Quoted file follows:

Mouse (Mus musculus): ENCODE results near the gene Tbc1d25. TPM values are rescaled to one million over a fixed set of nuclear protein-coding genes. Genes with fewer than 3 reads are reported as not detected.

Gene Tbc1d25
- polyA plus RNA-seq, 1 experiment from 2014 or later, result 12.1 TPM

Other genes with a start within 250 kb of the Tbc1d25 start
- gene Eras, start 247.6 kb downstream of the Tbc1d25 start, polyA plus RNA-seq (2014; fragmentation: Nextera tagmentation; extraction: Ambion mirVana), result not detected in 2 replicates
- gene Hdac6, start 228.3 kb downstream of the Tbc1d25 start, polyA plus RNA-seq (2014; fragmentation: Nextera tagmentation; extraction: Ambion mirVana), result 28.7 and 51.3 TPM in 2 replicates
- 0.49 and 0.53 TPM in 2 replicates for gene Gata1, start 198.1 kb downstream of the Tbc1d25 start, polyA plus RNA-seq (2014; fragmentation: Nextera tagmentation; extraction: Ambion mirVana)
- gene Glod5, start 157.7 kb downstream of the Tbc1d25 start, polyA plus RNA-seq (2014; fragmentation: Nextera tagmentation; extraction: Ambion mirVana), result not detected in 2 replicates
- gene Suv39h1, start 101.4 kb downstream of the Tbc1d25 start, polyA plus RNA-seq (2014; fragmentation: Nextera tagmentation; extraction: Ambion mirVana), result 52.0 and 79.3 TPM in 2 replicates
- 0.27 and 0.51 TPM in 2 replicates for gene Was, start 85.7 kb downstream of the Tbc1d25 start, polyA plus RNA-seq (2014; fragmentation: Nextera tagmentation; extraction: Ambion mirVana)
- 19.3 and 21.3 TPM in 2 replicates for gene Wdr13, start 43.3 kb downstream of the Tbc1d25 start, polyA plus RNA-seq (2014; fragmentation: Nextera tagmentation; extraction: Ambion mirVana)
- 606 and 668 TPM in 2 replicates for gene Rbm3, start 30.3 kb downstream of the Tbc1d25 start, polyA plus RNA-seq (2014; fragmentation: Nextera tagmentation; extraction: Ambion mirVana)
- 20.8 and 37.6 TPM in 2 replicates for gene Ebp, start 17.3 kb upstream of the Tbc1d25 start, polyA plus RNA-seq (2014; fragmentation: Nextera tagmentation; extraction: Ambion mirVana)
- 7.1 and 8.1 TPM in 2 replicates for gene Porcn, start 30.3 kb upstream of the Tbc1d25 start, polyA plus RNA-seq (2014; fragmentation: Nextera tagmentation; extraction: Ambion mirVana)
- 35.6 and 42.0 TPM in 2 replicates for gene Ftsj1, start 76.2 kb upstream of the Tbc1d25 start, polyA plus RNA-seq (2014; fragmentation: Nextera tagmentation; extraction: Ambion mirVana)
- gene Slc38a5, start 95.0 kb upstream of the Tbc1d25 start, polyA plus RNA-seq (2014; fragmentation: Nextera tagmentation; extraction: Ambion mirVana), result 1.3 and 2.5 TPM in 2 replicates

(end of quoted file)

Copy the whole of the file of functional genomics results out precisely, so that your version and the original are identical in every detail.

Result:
Mouse (Mus musculus): ENCODE results near the gene Tbc1d25. TPM values are rescaled to one million over a fixed set of nuclear protein-coding genes. Genes with fewer than 3 reads are reported as not detected.

Gene Tbc1d25
- polyA plus RNA-seq, 1 experiment from 2014 or later, result 12.1 TPM

Other genes with a start within 250 kb of the Tbc1d25 start
- gene Eras, start 247.6 kb downstream of the Tbc1d25 start, polyA plus RNA-seq (2014; fragmentation: Nextera tagmentation; extraction: Ambion mirVana), result not detected in 2 replicates
- gene Hdac6, start 228.3 kb downstream of the Tbc1d25 start, polyA plus RNA-seq (2014; fragmentation: Nextera tagmentation; extraction: Ambion mirVana), result 28.7 and 51.3 TPM in 2 replicates
- 0.49 and 0.53 TPM in 2 replicates for gene Gata1, start 198.1 kb downstream of the Tbc1d25 start, polyA plus RNA-seq (2014; fragmentation: Nextera tagmentation; extraction: Ambion mirVana)
- gene Glod5, start 157.7 kb downstream of the Tbc1d25 start, polyA plus RNA-seq (2014; fragmentation: Nextera tagmentation; extraction: Ambion mirVana), result not detected in 2 replicates
- gene Suv39h1, start 101.4 kb downstream of the Tbc1d25 start, polyA plus RNA-seq (2014; fragmentation: Nextera tagmentation; extraction: Ambion mirVana), result 52.0 and 79.3 TPM in 2 replicates
- 0.27 and 0.51 TPM in 2 replicates for gene Was, start 85.7 kb downstream of the Tbc1d25 start, polyA plus RNA-seq (2014; fragmentation: Nextera tagmentation; extraction: Ambion mirVana)
- 19.3 and 21.3 TPM in 2 replicates for gene Wdr13, start 43.3 kb downstream of the Tbc1d25 start, polyA plus RNA-seq (2014; fragmentation: Nextera tagmentation; extraction: Ambion mirVana)
- 606 and 668 TPM in 2 replicates for gene Rbm3, start 30.3 kb downstream of the Tbc1d25 start, polyA plus RNA-seq (2014; fragmentation: Nextera tagmentation; extraction: Ambion mirVana)
- 20.8 and 37.6 TPM in 2 replicates for gene Ebp, start 17.3 kb upstream of the Tbc1d25 start, polyA plus RNA-seq (2014; fragmentation: Nextera tagmentation; extraction: Ambion mirVana)
- 7.1 and 8.1 TPM in 2 replicates for gene Porcn, start 30.3 kb upstream of the Tbc1d25 start, polyA plus RNA-seq (2014; fragmentation: Nextera tagmentation; extraction: Ambion mirVana)
- 35.6 and 42.0 TPM in 2 replicates for gene Ftsj1, start 76.2 kb upstream of the Tbc1d25 start, polyA plus RNA-seq (2014; fragmentation: Nextera tagmentation; extraction: Ambion mirVana)
- gene Slc38a5, start 95.0 kb upstream of the Tbc1d25 start, polyA plus RNA-seq (2014; fragmentation: Nextera tagmentation; extraction: Ambion mirVana), result 1.3 and 2.5 TPM in 2 replicates